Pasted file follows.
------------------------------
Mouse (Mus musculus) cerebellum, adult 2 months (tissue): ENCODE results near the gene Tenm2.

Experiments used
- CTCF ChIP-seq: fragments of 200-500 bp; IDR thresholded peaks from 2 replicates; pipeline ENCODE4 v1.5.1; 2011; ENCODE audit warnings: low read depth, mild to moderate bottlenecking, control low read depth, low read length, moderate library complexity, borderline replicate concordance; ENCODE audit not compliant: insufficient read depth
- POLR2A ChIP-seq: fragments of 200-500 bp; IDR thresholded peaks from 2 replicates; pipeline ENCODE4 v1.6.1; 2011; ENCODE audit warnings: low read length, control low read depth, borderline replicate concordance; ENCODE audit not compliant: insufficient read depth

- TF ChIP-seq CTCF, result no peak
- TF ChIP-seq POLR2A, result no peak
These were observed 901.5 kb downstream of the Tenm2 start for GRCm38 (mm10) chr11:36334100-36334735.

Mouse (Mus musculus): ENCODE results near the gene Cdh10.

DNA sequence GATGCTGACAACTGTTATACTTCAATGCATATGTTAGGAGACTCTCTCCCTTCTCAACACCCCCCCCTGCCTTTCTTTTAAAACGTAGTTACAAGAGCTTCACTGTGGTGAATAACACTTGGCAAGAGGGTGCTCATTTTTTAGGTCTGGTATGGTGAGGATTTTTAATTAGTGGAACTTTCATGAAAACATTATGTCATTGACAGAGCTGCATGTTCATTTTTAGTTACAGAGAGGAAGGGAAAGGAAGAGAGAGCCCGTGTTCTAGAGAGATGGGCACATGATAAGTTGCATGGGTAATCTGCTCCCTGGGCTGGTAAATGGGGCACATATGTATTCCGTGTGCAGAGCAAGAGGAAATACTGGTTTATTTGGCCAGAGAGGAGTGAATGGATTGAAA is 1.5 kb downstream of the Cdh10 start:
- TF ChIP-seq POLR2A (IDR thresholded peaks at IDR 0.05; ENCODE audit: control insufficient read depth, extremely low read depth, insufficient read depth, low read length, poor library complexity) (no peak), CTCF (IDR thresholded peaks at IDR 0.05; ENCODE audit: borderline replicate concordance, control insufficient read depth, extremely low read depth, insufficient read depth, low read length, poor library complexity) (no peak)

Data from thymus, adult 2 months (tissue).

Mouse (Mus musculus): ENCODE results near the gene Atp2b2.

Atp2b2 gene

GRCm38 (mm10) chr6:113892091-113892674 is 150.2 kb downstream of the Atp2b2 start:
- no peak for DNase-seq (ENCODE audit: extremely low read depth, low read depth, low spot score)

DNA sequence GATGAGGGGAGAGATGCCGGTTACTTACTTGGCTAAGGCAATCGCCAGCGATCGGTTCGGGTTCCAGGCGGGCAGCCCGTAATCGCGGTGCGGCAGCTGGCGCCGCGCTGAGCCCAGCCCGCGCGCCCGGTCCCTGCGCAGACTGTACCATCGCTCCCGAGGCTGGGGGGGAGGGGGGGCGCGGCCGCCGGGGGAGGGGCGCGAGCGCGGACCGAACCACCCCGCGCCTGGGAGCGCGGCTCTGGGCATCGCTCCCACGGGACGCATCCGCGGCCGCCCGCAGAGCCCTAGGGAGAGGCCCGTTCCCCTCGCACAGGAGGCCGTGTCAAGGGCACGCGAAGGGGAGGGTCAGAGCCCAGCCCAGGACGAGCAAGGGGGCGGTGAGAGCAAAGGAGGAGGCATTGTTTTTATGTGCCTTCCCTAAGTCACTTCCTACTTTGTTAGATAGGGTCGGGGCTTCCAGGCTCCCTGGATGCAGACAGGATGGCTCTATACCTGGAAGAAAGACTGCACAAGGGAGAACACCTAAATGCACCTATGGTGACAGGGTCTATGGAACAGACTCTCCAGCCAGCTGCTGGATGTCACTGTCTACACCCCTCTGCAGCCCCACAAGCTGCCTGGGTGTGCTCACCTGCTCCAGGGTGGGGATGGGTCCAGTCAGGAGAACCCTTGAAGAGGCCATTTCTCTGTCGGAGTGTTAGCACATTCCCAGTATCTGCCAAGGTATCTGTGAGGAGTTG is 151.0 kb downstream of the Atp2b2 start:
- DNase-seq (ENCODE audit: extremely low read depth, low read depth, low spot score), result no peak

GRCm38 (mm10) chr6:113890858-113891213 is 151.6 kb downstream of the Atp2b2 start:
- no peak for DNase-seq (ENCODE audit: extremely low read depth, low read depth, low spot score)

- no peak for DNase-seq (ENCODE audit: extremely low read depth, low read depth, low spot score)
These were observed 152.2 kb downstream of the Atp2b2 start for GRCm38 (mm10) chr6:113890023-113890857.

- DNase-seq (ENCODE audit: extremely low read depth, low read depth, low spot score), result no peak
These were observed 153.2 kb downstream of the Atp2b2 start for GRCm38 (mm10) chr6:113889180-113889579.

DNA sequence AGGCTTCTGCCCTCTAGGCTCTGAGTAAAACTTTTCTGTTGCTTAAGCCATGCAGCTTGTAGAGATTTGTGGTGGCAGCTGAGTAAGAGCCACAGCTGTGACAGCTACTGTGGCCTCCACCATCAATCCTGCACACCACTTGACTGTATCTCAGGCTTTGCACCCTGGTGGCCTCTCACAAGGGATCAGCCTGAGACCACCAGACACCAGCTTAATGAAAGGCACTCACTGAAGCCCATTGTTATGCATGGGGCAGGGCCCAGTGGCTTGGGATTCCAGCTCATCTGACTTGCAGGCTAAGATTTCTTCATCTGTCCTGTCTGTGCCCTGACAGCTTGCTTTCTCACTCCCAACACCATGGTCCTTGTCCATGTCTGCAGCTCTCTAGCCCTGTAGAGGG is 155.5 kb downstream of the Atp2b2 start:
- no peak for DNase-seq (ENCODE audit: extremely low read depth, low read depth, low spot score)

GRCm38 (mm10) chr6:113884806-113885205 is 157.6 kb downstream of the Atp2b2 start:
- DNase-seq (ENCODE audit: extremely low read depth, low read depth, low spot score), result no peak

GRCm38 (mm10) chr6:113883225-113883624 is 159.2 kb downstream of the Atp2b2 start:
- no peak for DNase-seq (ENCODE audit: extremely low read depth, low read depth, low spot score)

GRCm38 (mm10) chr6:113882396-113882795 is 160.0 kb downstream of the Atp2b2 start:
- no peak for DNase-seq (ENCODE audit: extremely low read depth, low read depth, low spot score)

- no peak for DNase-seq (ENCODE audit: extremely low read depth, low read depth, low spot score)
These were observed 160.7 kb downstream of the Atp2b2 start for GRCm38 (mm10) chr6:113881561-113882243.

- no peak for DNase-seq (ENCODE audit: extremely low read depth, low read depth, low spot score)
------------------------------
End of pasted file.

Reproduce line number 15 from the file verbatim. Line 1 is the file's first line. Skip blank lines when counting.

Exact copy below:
- no peak for DNase-seq (ENCODE audit: extremely low read depth, low read depth, low spot score)